My opinion on the new Monoprix at Forum des Halles
Urban grocery and convenience store specialist Monoprix has recently opened a two-storey 2,800 square meter flagship store in the gigantic newly revamped Forum des Halles shopping mall in central Paris.
Here are the key takeaways:
- Strategic departments such as beauty & healthcare, home decor and fashion are designed like inspiring shop in shop with their own look & feel.
- In the food section, produce are showcased in clean and robust cabinets. Impulse buying is spurred through innovative offers.
- Monoprix has installed many self-service and traditional checkout points throughout the store to accelerate the buying process.
- A vast array of must-have relevant services for urban customers like click & collect, free delivery and free wifi are provided here. On top of that, the brand has announced a few other digital initiatives in the weeks to come.
- What striked me as well is the unexpected high number of staff who can help and inform customers. In a French retail industry where staff overheads are usually meticulously controlled, Monoprix is taking the risk to invest on people. I do think that it will eventually result in better customer satisfaction and stronger sales.
- To get the most of the insane football of the mall (40 M + visitors a year) Monoprix has designed an ambitious food offer through 2 distinct sections on both side of the store. A perfect example of the “grocerant” expertise of edgy urban supermarkets: a mix between a grocery shop and a restaurant.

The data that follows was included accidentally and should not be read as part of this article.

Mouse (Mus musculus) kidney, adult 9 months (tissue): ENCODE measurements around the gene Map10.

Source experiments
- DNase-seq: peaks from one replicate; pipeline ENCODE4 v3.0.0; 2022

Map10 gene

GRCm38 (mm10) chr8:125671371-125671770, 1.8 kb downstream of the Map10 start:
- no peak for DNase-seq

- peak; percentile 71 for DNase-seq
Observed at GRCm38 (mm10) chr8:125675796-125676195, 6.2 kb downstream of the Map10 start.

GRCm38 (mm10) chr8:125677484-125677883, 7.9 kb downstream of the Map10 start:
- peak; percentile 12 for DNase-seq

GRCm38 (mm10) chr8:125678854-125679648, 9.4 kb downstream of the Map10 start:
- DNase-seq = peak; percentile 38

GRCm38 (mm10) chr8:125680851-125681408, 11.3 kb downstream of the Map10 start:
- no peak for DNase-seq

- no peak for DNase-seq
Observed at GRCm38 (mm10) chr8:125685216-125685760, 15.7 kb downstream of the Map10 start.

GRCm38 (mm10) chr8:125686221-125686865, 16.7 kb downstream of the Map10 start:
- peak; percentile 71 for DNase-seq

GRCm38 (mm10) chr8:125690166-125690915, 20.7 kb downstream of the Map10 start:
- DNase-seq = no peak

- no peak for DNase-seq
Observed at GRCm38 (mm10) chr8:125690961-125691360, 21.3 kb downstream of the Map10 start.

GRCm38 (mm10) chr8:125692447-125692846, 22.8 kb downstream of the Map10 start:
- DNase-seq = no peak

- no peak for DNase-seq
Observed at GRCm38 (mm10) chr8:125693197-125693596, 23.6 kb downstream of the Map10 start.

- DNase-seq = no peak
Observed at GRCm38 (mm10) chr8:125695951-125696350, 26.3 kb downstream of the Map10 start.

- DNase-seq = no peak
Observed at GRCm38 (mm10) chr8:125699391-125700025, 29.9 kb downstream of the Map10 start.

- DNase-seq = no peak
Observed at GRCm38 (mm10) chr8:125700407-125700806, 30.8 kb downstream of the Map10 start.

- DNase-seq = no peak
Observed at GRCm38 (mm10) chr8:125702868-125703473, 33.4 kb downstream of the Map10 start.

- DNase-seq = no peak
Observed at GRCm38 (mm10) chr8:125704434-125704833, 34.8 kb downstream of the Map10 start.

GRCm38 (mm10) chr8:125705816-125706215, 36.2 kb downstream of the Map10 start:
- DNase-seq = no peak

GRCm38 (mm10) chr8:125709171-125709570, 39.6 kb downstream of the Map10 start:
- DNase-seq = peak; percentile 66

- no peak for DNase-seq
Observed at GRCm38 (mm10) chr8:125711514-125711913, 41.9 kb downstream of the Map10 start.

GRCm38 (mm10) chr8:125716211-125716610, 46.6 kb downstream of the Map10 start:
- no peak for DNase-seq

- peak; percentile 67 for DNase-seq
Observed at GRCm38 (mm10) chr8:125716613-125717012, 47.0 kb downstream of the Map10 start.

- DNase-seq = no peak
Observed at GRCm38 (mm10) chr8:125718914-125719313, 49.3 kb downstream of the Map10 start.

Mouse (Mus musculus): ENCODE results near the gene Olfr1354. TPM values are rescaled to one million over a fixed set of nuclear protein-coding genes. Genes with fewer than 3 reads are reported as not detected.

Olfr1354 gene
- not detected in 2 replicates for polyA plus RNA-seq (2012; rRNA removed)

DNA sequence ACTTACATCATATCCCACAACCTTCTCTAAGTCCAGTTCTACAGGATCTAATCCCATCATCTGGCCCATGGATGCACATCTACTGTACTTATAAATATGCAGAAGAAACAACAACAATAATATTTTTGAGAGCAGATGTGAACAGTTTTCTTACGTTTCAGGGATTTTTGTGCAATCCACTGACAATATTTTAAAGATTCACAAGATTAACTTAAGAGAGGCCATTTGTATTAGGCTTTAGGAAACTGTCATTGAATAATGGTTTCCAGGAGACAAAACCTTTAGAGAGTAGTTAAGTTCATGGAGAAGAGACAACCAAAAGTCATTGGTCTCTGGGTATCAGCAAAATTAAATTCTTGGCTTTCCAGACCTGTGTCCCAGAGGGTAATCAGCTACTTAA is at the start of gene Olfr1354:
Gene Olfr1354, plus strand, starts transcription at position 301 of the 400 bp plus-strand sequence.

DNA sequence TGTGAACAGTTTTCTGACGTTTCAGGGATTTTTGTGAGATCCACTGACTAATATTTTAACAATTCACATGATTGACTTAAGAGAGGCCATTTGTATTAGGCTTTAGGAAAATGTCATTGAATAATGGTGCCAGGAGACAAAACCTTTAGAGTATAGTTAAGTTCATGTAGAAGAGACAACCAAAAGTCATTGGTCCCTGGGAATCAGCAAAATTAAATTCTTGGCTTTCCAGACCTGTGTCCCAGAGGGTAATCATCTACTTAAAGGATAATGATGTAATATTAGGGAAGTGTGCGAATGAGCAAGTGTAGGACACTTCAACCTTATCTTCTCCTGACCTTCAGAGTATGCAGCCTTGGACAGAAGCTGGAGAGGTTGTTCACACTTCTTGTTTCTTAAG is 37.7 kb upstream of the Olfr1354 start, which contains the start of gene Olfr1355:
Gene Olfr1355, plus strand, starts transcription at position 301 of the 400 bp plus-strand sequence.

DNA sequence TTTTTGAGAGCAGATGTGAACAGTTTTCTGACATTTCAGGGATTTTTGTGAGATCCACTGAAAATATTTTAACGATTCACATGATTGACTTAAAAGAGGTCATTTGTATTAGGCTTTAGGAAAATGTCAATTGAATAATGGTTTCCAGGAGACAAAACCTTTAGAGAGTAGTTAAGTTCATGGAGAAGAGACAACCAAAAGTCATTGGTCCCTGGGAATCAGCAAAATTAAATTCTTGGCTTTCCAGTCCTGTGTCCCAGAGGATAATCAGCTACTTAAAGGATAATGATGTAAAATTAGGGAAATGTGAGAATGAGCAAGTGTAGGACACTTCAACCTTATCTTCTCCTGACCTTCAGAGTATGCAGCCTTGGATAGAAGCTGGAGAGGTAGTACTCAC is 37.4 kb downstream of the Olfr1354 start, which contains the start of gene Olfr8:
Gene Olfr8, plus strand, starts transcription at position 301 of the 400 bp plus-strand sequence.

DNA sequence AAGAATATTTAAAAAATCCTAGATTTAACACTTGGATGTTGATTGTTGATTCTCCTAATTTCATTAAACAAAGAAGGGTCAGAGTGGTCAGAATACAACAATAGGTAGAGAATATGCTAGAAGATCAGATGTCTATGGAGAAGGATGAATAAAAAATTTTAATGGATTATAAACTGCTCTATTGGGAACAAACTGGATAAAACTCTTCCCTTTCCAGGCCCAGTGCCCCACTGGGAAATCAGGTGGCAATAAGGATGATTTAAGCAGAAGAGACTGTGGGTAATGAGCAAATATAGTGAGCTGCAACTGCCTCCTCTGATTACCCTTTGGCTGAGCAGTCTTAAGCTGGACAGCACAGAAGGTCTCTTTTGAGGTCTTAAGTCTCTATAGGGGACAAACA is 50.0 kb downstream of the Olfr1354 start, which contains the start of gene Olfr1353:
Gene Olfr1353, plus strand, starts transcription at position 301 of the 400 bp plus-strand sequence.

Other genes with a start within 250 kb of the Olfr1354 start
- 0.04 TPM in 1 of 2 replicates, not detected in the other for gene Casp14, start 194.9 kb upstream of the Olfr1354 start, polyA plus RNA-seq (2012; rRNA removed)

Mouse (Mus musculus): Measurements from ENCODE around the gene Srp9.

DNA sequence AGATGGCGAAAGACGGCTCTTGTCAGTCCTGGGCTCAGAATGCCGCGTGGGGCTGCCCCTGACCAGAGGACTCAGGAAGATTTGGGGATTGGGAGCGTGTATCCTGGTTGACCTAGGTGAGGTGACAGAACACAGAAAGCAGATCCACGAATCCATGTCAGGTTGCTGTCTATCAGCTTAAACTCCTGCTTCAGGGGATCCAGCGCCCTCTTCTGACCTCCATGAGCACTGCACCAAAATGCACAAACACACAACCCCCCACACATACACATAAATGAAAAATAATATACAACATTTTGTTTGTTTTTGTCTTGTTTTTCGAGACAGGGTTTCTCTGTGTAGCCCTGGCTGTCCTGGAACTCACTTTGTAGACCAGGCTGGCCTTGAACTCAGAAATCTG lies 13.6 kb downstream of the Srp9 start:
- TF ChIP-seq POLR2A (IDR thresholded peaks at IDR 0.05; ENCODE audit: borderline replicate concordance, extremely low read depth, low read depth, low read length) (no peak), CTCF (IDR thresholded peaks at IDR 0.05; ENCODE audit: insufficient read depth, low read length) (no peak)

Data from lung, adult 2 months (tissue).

- On level -1, the place is dedicated to healthy food options with 2 kiosks offering sushis made on the spot alongside with fresh fruits and juices. A self service coffee machine and a buffet are also available. A comfortable dining room can accommodate around 30 guests.
- On the ground floor, Monoprix is going a step further with a 200 sq m revisited traditional bakery which is worth a visit.
At the heart of the space, elegant squared refrigerated cabinets are showcasing beautiful homemade pastries.
Breads and viennoiseries are displayed on wooden shelves around the checkouts.
Monoprix capitalizes on its heritage on the French market to lure people into the place. A “Monoprix Since 1932” signage is delivering a positive message about trust and quality.
The dining room is spacious and light. Exterior terraces are also available. In a few months, new gardens around the forum des Halles will make the place even more pleasant.
The place is often packed with people enjoying money for value food proposition. I do believe that Monoprix might gain substantial marketshare over coffee shops competitors such as Starbucks with this concept in case the brand decides to roll it out on much larger scale.
As a conclusion, we already knew that Monoprix was ahead of its competitors in terms of quality and modernity, now the time has come for the brand to take the lead in service and comfort. To make a long story short, we should no longer consider Monoprix as an urban grocery store but as an urban lifestyle destination instead.